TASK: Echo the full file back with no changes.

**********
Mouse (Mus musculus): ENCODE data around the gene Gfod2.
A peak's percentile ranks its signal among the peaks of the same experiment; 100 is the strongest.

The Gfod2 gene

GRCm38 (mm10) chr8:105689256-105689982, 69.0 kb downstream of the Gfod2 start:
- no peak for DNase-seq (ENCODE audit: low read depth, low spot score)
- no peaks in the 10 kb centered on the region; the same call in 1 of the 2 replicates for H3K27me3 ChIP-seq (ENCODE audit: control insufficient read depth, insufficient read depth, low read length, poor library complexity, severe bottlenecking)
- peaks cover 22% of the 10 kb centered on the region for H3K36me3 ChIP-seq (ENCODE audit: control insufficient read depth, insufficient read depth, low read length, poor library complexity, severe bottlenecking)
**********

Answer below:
Mouse (Mus musculus): ENCODE data around the gene Gfod2.
A peak's percentile ranks its signal among the peaks of the same experiment; 100 is the strongest.

The Gfod2 gene

GRCm38 (mm10) chr8:105689256-105689982, 69.0 kb downstream of the Gfod2 start:
- no peak for DNase-seq (ENCODE audit: low read depth, low spot score)
- no peaks in the 10 kb centered on the region; the same call in 1 of the 2 replicates for H3K27me3 ChIP-seq (ENCODE audit: control insufficient read depth, insufficient read depth, low read length, poor library complexity, severe bottlenecking)
- peaks cover 22% of the 10 kb centered on the region for H3K36me3 ChIP-seq (ENCODE audit: control insufficient read depth, insufficient read depth, low read length, poor library complexity, severe bottlenecking)